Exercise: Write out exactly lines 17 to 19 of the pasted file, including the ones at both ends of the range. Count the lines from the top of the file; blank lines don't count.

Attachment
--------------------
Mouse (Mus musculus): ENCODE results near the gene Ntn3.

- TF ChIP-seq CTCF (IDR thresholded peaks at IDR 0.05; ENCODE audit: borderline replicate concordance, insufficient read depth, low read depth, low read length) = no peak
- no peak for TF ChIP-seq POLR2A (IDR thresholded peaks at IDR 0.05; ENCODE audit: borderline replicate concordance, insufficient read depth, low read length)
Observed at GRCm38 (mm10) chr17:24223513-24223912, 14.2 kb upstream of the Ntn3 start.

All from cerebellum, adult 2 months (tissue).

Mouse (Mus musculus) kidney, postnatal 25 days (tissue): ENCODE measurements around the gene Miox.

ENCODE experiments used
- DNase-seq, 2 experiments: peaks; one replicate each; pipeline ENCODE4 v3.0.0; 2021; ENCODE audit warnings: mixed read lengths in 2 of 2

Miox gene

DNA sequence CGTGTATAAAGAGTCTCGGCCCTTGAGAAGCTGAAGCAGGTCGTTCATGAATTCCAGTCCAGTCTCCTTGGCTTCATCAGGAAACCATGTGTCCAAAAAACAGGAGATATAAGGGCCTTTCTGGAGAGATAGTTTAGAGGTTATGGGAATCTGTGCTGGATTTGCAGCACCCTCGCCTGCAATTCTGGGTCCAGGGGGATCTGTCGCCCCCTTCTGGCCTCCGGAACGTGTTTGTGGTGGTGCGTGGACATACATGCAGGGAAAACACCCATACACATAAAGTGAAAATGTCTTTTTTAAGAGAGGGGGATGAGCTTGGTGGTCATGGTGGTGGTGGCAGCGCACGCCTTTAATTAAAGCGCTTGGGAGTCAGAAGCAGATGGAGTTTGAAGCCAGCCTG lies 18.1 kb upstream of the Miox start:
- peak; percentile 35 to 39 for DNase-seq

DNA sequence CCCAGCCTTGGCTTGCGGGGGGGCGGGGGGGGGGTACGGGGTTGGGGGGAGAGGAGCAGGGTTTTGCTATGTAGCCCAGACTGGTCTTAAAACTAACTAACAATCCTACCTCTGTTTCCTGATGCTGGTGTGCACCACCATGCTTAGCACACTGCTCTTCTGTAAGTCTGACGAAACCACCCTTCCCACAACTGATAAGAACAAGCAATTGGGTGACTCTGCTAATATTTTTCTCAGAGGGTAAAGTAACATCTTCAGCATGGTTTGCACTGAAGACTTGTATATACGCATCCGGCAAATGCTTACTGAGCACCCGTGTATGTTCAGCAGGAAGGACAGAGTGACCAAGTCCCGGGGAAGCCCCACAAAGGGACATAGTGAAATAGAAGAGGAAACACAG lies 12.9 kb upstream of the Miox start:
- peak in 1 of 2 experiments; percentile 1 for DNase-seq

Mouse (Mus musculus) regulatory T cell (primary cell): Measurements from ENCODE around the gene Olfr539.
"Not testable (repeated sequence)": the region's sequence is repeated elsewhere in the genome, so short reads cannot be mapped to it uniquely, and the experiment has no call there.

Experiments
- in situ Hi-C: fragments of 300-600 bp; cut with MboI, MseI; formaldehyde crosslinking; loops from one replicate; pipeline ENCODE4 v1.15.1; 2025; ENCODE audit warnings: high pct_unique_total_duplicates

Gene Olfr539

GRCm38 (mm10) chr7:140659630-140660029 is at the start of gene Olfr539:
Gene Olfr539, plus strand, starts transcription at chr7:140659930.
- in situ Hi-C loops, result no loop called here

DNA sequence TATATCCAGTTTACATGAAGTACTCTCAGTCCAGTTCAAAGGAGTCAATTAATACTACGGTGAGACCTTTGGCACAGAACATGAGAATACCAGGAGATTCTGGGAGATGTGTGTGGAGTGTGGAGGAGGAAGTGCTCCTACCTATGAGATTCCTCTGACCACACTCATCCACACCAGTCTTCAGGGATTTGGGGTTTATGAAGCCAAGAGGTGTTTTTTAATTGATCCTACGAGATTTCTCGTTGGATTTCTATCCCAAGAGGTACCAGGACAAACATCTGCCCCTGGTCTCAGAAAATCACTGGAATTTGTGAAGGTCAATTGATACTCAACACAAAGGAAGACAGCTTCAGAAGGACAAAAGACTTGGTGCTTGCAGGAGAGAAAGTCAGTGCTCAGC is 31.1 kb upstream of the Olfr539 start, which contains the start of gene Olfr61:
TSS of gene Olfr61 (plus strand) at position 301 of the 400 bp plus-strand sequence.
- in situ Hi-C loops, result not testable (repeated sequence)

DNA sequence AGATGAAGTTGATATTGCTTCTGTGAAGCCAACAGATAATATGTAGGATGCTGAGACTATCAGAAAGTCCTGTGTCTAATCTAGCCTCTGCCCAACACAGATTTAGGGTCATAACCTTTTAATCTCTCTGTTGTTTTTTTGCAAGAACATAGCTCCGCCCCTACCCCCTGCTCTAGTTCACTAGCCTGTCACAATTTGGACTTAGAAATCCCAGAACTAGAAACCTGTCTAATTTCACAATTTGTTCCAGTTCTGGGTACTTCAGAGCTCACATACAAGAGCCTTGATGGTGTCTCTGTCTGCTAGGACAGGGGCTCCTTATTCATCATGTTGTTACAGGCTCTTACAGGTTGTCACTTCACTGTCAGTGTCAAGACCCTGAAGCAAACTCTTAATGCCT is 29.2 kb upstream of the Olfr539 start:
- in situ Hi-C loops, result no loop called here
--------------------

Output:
- in situ Hi-C: fragments of 300-600 bp; cut with MboI, MseI; formaldehyde crosslinking; loops from one replicate; pipeline ENCODE4 v1.15.1; 2025; ENCODE audit warnings: high pct_unique_total_duplicates

Gene Olfr539

GRCm38 (mm10) chr7:140659630-140660029 is at the start of gene Olfr539: